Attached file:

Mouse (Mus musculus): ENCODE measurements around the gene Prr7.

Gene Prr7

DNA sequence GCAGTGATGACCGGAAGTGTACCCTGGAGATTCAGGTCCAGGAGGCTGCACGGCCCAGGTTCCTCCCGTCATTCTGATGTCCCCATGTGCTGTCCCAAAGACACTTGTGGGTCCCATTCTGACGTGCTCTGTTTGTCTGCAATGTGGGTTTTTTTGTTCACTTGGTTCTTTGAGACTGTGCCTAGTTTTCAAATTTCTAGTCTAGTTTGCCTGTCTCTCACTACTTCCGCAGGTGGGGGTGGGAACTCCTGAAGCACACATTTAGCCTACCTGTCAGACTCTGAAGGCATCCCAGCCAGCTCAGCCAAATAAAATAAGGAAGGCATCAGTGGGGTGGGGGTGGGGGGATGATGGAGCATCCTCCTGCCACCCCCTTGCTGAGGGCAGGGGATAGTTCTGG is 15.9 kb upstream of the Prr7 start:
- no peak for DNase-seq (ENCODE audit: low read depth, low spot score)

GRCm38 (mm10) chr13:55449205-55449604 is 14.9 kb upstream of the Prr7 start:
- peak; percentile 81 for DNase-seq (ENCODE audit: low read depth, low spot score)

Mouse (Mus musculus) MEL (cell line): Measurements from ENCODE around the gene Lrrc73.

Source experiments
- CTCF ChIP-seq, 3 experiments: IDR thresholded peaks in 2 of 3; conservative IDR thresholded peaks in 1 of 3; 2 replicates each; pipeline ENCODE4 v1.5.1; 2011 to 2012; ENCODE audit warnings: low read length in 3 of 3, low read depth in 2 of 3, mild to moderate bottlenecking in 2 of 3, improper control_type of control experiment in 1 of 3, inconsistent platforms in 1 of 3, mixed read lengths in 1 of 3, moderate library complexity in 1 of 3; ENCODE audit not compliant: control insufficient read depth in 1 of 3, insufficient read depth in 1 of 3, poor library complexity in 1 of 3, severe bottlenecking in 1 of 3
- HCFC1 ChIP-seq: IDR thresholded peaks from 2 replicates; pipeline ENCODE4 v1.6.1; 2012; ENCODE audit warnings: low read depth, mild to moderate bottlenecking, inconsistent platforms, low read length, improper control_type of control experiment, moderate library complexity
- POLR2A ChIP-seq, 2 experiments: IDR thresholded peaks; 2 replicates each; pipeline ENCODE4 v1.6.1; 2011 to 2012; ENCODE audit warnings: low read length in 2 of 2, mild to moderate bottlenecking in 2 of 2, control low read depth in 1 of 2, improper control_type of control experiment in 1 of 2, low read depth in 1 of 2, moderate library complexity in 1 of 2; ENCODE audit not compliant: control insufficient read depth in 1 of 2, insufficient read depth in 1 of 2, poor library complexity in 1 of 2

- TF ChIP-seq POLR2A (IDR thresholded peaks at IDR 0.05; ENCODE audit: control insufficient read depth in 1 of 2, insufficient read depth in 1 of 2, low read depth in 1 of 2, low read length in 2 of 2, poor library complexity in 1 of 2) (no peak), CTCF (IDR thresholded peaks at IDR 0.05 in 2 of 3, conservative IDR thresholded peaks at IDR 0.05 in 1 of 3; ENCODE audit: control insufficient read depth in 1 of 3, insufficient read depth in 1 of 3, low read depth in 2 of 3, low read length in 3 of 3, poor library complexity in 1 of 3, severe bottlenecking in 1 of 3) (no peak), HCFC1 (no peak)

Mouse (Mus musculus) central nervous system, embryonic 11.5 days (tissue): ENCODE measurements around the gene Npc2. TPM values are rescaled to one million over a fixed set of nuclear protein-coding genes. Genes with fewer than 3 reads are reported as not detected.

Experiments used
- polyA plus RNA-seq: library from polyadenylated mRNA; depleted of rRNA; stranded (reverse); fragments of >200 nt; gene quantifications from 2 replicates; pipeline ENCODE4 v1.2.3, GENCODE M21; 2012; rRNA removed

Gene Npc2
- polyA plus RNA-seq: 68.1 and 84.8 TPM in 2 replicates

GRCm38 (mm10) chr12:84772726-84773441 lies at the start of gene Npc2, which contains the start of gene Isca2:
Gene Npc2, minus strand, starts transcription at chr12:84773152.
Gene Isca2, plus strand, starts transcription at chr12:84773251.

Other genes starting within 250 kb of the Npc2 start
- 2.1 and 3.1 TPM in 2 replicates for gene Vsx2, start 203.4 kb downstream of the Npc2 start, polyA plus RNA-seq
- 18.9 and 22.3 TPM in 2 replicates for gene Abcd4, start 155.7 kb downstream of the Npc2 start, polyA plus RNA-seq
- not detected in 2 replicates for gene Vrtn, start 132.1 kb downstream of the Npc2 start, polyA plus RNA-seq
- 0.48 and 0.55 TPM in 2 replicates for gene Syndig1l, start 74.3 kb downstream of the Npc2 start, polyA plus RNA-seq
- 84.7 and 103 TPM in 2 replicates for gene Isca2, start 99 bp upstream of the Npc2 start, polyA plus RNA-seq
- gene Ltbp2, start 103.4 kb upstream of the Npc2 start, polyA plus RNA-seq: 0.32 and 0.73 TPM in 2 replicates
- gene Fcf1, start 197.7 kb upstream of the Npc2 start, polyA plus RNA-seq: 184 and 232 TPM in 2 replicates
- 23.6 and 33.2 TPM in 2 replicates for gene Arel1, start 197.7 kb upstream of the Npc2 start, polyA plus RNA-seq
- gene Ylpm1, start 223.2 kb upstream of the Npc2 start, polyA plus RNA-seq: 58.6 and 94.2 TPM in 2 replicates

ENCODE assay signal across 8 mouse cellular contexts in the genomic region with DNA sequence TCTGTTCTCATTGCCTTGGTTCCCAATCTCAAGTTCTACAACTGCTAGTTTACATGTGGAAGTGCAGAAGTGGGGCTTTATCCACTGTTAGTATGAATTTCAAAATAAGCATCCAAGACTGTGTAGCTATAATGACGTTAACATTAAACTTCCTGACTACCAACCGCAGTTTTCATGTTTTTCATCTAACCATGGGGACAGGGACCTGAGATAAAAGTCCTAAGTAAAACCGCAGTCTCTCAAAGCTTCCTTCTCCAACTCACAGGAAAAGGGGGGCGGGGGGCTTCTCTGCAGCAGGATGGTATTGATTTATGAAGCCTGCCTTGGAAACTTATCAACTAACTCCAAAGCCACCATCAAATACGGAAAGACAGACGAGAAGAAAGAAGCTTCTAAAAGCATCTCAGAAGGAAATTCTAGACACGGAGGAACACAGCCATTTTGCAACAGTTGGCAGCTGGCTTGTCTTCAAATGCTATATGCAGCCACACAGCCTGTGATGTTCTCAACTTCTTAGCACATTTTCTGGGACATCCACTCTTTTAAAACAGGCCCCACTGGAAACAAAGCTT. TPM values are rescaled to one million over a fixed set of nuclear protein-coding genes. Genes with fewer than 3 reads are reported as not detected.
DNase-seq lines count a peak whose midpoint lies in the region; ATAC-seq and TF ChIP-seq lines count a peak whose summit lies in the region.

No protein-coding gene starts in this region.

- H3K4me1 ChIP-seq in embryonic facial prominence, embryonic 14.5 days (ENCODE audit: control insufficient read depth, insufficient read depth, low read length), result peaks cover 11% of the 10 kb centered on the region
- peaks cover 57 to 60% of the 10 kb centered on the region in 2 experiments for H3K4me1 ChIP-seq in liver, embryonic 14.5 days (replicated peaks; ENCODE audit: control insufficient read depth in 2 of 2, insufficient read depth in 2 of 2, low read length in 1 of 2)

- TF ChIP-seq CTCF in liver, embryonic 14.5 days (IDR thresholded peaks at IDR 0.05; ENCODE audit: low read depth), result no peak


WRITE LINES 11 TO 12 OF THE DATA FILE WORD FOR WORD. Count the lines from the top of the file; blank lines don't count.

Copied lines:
- POLR2A ChIP-seq, 2 experiments: IDR thresholded peaks; 2 replicates each; pipeline ENCODE4 v1.6.1; 2011 to 2012; ENCODE audit warnings: low read length in 2 of 2, mild to moderate bottlenecking in 2 of 2, control low read depth in 1 of 2, improper control_type of control experiment in 1 of 2, low read depth in 1 of 2, moderate library complexity in 1 of 2; ENCODE audit not compliant: control insufficient read depth in 1 of 2, insufficient read depth in 1 of 2, poor library complexity in 1 of 2

- TF ChIP-seq POLR2A (IDR thresholded peaks at IDR 0.05; ENCODE audit: control insufficient read depth in 1 of 2, insufficient read depth in 1 of 2, low read depth in 1 of 2, low read length in 2 of 2, poor library complexity in 1 of 2) (no peak), CTCF (IDR thresholded peaks at IDR 0.05 in 2 of 3, conservative IDR thresholded peaks at IDR 0.05 in 1 of 3; ENCODE audit: control insufficient read depth in 1 of 3, insufficient read depth in 1 of 3, low read depth in 2 of 3, low read length in 3 of 3, poor library complexity in 1 of 3, severe bottlenecking in 1 of 3) (no peak), HCFC1 (no peak)